T-Mobile is one of the country’s top four carriers and is known to feature plenty of Android smartphones in its shelves. Windows Phone handsets like the mid-ranged Nokia Lumia 710 and the then flagship the Lumia 800 was also seen on the carrier. So basically, the carrier is pretty versatile when it comes to its smartphones and doesn’t limit itself to one platform. However, the iPhones have never been seen on T-Mo’s shelves. The reasons for this weren’t known, but one would have expected Apple to team up with all four carriers of the country to bring the iPhone to the market.
However, all of that is going to change now with T-Mobile announcing the arrival of the iPhone 5 along with the rest of the Apple products on its network starting from next year. That’s not the interesting part though. It is said that T-Mobile will be offering the iPhone 5 and many other products unsubsidized, meaning without the usual $199 or $299 contract price. So customers will have to invest a lot more in a smartphone than they usually would if they’re buying the same device on another carrier. The weird part is that users will still have to sign a two year contract with the carrier, despite the devices being sold for the full retail price. All of this was confirmed by the CEO of T-Mobile John Legere while speaking at the Deutsche Telekom’s analyst conference.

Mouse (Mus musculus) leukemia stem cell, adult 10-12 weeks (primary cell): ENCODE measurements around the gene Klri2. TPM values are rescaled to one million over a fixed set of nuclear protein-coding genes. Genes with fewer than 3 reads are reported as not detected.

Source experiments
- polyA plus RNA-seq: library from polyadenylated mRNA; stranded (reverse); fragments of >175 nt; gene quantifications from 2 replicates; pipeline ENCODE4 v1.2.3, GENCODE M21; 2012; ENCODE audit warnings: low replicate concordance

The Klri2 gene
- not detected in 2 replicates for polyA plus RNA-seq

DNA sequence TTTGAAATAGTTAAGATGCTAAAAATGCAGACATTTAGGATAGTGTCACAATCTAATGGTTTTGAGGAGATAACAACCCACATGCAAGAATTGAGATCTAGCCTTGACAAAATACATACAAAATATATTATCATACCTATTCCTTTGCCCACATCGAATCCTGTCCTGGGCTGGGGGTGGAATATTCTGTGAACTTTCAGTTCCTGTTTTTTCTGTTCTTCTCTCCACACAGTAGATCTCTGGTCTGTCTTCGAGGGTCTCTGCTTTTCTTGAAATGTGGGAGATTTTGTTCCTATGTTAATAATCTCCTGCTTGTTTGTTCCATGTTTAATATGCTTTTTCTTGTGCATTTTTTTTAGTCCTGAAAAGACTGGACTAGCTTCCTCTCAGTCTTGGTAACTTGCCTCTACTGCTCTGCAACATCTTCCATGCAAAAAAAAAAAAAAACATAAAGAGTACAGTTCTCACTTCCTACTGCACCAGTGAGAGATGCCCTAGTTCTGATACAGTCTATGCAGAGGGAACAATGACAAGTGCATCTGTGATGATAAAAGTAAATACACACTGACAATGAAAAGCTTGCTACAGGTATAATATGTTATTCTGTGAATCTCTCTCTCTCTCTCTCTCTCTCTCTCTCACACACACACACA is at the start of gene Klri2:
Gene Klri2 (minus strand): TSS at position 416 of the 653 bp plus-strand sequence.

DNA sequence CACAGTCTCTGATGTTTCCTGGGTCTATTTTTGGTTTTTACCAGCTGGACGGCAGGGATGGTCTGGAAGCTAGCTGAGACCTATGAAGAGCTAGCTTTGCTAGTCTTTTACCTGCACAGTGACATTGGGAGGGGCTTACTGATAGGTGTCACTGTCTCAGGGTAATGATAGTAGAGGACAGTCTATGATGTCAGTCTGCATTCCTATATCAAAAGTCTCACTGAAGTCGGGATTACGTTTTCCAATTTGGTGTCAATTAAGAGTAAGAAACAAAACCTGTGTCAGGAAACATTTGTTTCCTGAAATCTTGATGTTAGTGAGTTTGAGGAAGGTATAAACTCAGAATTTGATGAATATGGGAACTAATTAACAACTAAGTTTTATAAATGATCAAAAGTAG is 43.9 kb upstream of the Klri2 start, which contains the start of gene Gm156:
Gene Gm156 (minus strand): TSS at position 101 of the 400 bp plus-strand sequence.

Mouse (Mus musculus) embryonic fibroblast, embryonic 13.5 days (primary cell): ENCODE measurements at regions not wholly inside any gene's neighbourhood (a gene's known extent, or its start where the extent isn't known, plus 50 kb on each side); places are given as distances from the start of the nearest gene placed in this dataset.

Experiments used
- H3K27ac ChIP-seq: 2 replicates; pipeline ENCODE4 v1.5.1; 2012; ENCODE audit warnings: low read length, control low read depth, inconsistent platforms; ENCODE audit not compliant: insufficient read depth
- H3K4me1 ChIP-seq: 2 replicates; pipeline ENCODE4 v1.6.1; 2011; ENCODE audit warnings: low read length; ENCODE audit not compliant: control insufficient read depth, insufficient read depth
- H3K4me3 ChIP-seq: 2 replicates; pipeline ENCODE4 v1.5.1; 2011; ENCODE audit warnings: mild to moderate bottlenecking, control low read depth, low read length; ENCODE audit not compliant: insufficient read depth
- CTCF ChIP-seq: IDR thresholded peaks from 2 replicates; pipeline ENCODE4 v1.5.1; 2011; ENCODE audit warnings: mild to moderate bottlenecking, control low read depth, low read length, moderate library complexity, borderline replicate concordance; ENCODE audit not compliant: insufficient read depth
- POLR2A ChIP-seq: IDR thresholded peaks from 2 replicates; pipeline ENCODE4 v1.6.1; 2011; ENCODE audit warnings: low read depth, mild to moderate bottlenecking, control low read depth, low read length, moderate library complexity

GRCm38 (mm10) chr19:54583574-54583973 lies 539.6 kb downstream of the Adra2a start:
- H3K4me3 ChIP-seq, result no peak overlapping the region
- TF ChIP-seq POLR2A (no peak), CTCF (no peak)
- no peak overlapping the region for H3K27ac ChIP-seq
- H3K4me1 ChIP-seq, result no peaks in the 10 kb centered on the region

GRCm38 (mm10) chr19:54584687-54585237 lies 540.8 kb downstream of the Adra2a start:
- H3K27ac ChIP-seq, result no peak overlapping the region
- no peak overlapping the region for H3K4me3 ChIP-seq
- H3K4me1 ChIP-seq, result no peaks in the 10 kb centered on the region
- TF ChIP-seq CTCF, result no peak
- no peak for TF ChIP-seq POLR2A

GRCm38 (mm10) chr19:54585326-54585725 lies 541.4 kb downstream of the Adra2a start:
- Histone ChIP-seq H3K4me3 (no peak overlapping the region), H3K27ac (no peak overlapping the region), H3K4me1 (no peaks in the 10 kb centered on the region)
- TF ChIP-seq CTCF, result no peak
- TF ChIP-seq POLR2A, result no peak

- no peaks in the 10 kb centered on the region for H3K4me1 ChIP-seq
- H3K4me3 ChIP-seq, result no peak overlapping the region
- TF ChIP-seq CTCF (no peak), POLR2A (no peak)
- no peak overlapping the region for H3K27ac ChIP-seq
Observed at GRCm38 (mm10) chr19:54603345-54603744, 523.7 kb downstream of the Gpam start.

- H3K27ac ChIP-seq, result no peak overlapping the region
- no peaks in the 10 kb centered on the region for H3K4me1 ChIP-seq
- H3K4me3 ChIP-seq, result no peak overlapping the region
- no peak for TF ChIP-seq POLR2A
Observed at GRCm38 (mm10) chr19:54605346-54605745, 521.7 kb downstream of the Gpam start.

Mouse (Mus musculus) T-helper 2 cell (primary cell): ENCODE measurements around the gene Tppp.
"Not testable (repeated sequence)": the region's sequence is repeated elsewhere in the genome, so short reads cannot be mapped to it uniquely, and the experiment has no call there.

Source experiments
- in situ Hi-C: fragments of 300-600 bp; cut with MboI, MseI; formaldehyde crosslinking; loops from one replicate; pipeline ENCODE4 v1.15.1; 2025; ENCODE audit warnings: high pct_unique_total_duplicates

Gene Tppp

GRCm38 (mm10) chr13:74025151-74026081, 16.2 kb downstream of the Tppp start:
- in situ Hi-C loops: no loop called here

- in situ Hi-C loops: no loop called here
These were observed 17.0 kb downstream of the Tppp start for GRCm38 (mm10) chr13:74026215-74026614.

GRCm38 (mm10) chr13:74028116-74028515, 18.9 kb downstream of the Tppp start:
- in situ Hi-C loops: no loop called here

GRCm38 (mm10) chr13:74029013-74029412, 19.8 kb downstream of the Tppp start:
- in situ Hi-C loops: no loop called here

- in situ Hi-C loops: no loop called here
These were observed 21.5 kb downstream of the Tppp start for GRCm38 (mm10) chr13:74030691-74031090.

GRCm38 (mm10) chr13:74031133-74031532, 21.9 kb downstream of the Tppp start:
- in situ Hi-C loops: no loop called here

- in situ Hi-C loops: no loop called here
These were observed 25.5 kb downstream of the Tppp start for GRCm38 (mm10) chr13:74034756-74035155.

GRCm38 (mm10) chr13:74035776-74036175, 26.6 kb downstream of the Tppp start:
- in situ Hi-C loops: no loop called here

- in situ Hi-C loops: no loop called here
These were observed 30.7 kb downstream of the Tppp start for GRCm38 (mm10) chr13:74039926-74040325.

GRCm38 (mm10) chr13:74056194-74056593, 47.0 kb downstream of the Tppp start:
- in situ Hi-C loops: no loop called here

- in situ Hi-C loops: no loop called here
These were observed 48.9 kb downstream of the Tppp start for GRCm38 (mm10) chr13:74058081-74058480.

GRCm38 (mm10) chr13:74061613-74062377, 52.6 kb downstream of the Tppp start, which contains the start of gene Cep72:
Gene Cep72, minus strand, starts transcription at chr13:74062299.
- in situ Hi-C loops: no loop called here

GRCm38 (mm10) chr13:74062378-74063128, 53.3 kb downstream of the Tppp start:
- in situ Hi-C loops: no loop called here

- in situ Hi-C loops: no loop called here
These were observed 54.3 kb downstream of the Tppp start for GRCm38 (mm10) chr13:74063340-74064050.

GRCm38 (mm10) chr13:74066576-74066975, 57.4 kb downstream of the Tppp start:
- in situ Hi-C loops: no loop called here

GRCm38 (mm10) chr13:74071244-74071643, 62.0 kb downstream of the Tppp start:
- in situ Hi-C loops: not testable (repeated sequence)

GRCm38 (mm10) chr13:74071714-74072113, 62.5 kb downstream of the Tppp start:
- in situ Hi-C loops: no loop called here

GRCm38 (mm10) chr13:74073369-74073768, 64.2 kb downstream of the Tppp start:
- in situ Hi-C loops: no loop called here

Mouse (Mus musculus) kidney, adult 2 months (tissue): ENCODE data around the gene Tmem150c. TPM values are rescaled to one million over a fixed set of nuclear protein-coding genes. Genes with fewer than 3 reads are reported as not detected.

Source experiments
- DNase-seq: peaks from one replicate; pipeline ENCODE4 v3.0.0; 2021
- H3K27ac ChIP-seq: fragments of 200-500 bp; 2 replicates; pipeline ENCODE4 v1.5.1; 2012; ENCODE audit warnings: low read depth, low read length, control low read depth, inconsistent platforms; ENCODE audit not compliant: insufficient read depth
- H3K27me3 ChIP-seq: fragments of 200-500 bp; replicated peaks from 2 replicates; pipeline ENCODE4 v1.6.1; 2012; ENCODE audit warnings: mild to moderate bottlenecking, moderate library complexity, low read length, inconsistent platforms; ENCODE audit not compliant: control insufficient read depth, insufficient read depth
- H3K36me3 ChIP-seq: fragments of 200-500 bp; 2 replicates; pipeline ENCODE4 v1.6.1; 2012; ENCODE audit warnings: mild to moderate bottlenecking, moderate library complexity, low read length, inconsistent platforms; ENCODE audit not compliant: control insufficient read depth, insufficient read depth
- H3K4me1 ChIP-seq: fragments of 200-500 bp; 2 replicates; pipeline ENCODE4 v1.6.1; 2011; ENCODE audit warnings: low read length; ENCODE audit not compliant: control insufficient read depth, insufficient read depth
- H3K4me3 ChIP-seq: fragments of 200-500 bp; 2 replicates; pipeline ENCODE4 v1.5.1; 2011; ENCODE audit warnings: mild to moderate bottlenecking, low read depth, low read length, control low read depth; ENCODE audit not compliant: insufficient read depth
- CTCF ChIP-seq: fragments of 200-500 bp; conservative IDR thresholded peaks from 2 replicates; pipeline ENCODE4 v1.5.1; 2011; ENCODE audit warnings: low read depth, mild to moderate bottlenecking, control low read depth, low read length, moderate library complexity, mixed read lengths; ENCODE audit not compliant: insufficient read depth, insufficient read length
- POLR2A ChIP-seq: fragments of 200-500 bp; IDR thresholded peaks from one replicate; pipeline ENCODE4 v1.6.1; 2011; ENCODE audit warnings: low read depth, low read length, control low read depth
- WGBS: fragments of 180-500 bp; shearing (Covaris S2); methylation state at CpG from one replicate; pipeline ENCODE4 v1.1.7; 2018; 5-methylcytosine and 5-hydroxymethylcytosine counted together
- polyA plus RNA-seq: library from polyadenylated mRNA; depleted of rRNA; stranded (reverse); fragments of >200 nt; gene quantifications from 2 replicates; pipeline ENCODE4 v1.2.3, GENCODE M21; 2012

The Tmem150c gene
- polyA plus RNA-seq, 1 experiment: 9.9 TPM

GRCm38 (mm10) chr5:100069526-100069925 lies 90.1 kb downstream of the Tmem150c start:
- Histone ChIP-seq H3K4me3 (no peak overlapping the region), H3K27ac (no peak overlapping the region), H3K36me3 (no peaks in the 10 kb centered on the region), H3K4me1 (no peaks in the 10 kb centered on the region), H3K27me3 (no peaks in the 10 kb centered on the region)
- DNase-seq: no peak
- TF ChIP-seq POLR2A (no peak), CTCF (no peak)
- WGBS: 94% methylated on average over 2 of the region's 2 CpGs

But this new plan has its benefits, apparently. Instead of charging you a premium with monthly rentals (which is how most carriers function), T-Mobile will charge less here. But again, the catch is that you have to pay more initially to avail the discounted monthly rental plans. So in a way, this is no different from a regular two year contract. It is surprising people would actually consider getting a device unsubsidized and still stick with the carrier. Usually people get an unsubsidized smartphone and opt for carriers with no contracts. But here, T-Mobile wants you to spend a premium when you’re getting the smartphone and also wants you to be shackled to the carrier, the only benefit being cheaper monthly rentals.
Is this is a viable option for the normal American user? T-Mobile has to make that clear to us before it begins providing this service. Because honestly, paying up close to $800 for a smartphone up ahead isn’t something many people will be looking to do. Unless T-Mobile has ultra cheap monthly rentals or something, we don’t see this new promotion picking up pace. What are your thoughts on this?